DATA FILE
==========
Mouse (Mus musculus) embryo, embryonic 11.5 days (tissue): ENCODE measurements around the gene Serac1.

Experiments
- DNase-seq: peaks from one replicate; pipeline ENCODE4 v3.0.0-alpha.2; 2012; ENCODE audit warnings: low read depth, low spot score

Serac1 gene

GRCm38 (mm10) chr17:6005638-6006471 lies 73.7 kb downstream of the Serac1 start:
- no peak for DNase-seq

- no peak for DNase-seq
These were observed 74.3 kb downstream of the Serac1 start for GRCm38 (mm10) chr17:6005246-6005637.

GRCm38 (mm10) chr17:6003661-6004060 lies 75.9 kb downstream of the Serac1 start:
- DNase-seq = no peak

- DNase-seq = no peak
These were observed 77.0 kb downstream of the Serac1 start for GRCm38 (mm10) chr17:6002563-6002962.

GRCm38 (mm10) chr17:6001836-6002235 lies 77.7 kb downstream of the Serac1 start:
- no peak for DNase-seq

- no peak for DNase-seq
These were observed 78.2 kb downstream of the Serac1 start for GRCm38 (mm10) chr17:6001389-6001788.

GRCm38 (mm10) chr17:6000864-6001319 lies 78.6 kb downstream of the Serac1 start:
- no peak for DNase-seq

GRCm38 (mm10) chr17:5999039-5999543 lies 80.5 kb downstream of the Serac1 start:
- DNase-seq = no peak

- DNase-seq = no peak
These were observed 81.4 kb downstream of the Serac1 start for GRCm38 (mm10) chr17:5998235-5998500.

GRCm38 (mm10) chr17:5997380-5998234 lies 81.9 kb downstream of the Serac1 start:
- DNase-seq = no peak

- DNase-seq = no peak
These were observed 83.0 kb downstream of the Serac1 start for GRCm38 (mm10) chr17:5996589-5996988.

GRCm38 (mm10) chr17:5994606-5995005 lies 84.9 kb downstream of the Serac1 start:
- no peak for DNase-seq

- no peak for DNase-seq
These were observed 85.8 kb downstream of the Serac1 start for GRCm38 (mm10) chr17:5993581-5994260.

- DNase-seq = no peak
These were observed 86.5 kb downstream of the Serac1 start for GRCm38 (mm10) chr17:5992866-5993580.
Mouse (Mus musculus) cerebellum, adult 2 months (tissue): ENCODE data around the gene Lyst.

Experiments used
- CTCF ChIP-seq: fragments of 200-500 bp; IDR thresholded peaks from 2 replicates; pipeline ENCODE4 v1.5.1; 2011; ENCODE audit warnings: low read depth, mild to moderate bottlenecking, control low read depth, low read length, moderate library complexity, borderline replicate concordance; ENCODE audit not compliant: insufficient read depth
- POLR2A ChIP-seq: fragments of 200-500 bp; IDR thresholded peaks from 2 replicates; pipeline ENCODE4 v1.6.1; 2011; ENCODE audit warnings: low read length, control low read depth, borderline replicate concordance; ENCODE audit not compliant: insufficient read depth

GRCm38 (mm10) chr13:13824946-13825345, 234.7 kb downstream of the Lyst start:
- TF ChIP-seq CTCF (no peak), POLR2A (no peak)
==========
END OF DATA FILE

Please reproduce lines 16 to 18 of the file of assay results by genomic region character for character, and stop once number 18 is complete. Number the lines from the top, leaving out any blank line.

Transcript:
These were observed 78.2 kb downstream of the Serac1 start for GRCm38 (mm10) chr17:6001389-6001788.

GRCm38 (mm10) chr17:6000864-6001319 lies 78.6 kb downstream of the Serac1 start:
- no peak for DNase-seq